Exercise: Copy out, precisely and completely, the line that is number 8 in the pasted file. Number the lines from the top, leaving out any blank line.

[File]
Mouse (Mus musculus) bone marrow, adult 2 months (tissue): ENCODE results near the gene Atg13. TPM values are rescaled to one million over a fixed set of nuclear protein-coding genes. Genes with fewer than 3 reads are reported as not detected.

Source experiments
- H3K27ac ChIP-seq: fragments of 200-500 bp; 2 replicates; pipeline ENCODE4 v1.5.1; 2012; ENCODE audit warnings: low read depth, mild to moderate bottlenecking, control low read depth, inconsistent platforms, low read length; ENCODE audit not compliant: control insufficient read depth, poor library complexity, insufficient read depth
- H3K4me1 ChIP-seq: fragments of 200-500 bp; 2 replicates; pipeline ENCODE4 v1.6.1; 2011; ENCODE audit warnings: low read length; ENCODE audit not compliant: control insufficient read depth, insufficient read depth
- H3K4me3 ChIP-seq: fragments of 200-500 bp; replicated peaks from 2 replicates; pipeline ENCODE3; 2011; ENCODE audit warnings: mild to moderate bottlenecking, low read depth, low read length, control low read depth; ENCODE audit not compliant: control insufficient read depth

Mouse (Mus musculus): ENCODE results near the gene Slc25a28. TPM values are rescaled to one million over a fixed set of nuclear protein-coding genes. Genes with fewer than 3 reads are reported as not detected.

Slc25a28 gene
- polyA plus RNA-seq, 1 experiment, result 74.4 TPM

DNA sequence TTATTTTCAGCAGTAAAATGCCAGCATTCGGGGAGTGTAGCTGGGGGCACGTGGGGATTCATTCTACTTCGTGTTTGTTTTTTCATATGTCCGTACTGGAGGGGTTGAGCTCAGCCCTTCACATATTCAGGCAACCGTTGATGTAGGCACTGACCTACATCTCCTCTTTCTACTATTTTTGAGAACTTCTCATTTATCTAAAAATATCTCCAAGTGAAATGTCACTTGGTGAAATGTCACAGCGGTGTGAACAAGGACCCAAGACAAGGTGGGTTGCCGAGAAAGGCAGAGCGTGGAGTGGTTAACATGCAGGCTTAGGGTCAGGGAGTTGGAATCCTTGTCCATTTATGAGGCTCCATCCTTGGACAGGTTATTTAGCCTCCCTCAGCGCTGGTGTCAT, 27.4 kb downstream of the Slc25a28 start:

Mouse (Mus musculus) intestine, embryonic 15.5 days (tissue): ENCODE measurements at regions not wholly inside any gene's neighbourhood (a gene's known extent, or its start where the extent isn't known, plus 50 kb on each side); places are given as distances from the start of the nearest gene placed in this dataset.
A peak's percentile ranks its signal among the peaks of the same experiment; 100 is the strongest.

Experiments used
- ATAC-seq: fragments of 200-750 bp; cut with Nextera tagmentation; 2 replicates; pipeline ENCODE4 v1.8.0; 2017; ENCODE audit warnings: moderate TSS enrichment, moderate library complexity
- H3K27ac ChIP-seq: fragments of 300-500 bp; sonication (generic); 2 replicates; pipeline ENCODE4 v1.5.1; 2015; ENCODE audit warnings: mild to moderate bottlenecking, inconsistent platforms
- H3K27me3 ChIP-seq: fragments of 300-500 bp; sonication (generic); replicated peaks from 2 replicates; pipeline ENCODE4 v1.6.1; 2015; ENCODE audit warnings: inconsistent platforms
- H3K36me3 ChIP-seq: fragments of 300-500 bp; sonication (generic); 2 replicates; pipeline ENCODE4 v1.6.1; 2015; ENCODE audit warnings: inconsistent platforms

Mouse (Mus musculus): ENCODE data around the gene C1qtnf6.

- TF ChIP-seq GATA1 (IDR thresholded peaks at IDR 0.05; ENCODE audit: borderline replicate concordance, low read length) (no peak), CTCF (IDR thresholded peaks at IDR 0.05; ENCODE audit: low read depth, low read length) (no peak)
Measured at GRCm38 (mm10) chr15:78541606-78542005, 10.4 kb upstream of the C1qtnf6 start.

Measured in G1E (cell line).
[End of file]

- polyA plus RNA-seq, 1 experiment, result 74.4 TPM